Are you creative? Does even the question make you cringe? Do you secretly think you are but dare not say so to others? When I started doing workshops on art and spirituality, I encountered a lot of people with what I call "fear of art-making." There is much to be said about how this came to happen to so many of us, this assignment of creativity as a trait to a precious few. But for the moment let's pursue a more inclusive, optimistic idea about creativity.
Robert Sternberg, former president of American Psychological Association, has written extensively about “defying the crowd”, about psychologists and other scientists who were creative and faced many obstacles gaining acceptance in their own professions. He posits that creativity is fundamentally a decision, connected very little to innate ability. He writes that people are creative largely because
they have the will and the courage to:
do things like define problems differently than the ways their colleagues do,
and to have enough humility to accept new and better ideas and be willing to grow,
and to continue to believe in themselves when no one else does.
Deciding to create depends on persistence in the face of obstacles and rejection, requires flexibility and humor, and the willingness to encounter different ways of thinking.
Sternberg writes, “People generally decide against creativity because the creative way often is too painful, at least in the short run. It doesn’t have to be this way. Let’s change it.” (RJ Sternberg, "Creativity is a decision", APA Monitor on Psychology , V. 34, No. 10, November 2003).
I like this idea. My sense is that the heart of creativity is about seeing--in both the broadest and finest sense of the word. Putting things together in a new way requires seeing different aspects or angles, seeing possibilities and connections, seeing new relationships. It is perspective with fresh results. It is "taking a long loving look at the real", as Walter Burghardt advised, but also at what might be. The way we see is based in who we are. It is looking at the world with eyes of wonder and appreciation, and asking questions. The techniques of expression are myriad, but it all starts with seeing. There are people who the world calls creative because they make things. But they do not necessarily see nor have the courage to say what they see. Change for change’s sake alone is not particularly creative, nor is a random juxtaposition that doesn’t result in new perspective, but rather just clangs.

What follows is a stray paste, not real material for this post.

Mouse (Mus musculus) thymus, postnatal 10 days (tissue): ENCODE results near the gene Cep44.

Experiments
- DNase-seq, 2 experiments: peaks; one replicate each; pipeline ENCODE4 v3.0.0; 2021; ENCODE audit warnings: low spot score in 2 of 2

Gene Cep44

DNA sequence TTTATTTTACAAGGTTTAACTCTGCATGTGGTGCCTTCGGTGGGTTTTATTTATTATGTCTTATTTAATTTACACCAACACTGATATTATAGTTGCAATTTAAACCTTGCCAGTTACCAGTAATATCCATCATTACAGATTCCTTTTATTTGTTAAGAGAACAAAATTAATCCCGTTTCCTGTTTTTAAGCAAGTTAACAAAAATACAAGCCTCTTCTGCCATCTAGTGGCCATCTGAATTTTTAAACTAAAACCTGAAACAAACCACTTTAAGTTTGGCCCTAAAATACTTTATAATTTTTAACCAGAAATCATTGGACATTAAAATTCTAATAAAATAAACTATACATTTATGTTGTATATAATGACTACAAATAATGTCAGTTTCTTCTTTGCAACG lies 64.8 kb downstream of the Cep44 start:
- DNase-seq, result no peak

So what is "seeing differently" about? This process is visual, perceptual, intuitive, emotional, contextual, experiential, attentive, contemplative. It can be a felt sense (i.e. located in the body), in rhythm with or in reaction to (dance, responses to music, singing). The viewer/listener/reader interacts with the art and "sees" differently as a result of the encounter. Thus art is fundamentally social. Creative people seek out the stimulation of different media to fuel their own process. Seeing is about fresh encounter, it is about being awake.
What are your ways to stay awake, mindful? It isn't easy. Sometimes it helps to create a little jolt of change. Simple things to change familiar routines can provide that "just enough" change. Things such as driving a different way to work every few days.(see an earlier post "Take a Wrong Turn".) Or enter your home by a different door, it changes your movement and your perspective. Look for things in the environment intentionally, thematically. For example, one day on the way to work, why not look for the color red? The next day look for blues. Or how about taking a 5 minute "sensory break" once a day? Taste, touch, smell, listen , look at what is around you in just that moment.
My nephew was 7 and we were exploring the Fort Worth Nature Center. We had walked a long way on this particular trail, and mindful of the time, I knew we had come to a place to start the return trip. Ethan was disappointed, he wanted to keep going to see what was at the end of the trail.
"Ethan," I said, " you know, things will look so different on the way back, it will be like we are on a new trail. Keep your eyes open, and you might see some amazing things." Sure enough, we soon came upon a beautiful iridescent lizard, like I have never seen before.
"Wow", said Ethan. "That’s an amazing thing!" A little later we came across a very large turtle crossing the path right in front of us. "Two amazing things!" Ethan shouted. Now his eyes were roving the area with expectation, he was completely engaged in our walk. Sure enough, we came upon a beautiful green snake. "Three amazing things, three, Aunt Carol! You said we would find amazing things and we did! "
I was grateful to Ethan, and grateful for a synchronous universe, and being able to keep a promise…..
What is "seeing"? Some of you may be like me, and read the dictionary for fun. Will anyone confess to this? At any rate, I looked up the word "see" for fun, and found 13 definitions. Let’s look at the synonyms for these definitions:
Come to know
Investigate or inquire
Acknowledge or consider something being pointed out
“Listen to your life. See it for the fathomless mystery that it is. In the boredom and pain of it no less than in the excitement and gladness; touch, taste, smell your way to the holy and hidden heart of it, because in the last analysis all moments are key moments, and life itself is grace.” Frederick Buechner